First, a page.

JOURNAL ARTICLE
REVIEW

Complete revascularization versus culprit-only revascularization in ST-segment elevation myocardial infarction and multivessel disease patients undergoing primary percutaneous coronary intervention: A meta-analysis and trial sequential analysis

Chong-Hui Wang, Shu-Yang Zhang, Xiao-Feng Jin
International Journal of Cardiology 2017 February 1, 228: 844-852
27907885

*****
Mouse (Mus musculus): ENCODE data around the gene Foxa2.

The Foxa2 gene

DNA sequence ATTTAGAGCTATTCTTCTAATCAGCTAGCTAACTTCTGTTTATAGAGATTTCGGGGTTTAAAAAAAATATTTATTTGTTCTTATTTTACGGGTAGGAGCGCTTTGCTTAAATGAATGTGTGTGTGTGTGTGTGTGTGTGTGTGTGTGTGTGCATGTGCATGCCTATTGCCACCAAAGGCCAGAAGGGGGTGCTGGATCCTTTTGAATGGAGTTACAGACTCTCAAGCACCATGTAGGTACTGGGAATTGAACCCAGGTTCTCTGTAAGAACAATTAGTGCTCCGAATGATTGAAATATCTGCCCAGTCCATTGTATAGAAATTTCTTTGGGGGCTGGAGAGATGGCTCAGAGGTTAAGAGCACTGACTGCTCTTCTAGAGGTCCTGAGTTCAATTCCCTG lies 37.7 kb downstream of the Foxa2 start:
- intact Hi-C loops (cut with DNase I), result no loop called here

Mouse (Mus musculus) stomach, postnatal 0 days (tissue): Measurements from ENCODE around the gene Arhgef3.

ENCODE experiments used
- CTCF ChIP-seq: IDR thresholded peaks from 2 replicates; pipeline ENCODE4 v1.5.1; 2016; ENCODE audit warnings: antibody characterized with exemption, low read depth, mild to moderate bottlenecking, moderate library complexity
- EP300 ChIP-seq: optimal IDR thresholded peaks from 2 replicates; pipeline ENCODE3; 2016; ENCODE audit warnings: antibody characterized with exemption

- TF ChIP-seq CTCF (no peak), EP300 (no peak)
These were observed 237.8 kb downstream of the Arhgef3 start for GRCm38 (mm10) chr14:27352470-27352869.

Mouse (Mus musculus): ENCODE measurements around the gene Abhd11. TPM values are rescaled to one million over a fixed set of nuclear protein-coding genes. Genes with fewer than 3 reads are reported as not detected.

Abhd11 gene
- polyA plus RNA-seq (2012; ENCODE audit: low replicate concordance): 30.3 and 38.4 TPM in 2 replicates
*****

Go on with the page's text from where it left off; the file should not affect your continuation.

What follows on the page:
The present study compared the outcomes of complete revascularization (CR) and culprit-only revascularization (COR) performed during primary percutaneous coronary intervention (PCI) in patients with ST-segment elevation myocardial infarction (STEMI) and multivessel disease through a meta-analysis in order to determine which strategy is more appropriate. Published randomized controlled trials (RCTs) were retrieved from the PubMed, EMBASE, and CENTRAL databases. Eight RCTs with 2060 patients were selected (1080 patients underwent CR [immediate (ICR) or staged (SCR)] and 980 patients underwent COR). The follow-up was 6-38months. In the overall population, CR reduced major adverse cardiac events (MACE) and repeat revascularization when compared to those with COR (RR 0.60, 95% CI 0.50-0.72; RR 0.49, 95% CI 0.33-0.73). In the subgroups analysis, ICR reduced MACE, all-cause death and/or MI, non-fatal MI, and repeat revascularization compared to COR (RR 0.44, 95% CI 0.32-0.60; RR 0.55, 95% CI 0.36-0.85; RR 0.35, 95% CI 0.17-0.71; RR 0.35, 95% CI 0.24-0.52; SCR reduced only MACE when compared with those in COR (RR 0.71, 95% CI 0.56-0.89). However, trial sequential analysis powered for a 25% relative reduction indicated firm evidence (cumulative z-curve crossed the monitoring boundary) for only MACE and revascularization in the overall population and ICR subgroup. Contrast-induced nephropathy, major hemorrhage, and stroke incidences were not different between CR and COR. Based on these findings, we believe that CR is preferable to COR in STEMI and multivessel disease patients undergoing primary PCI.

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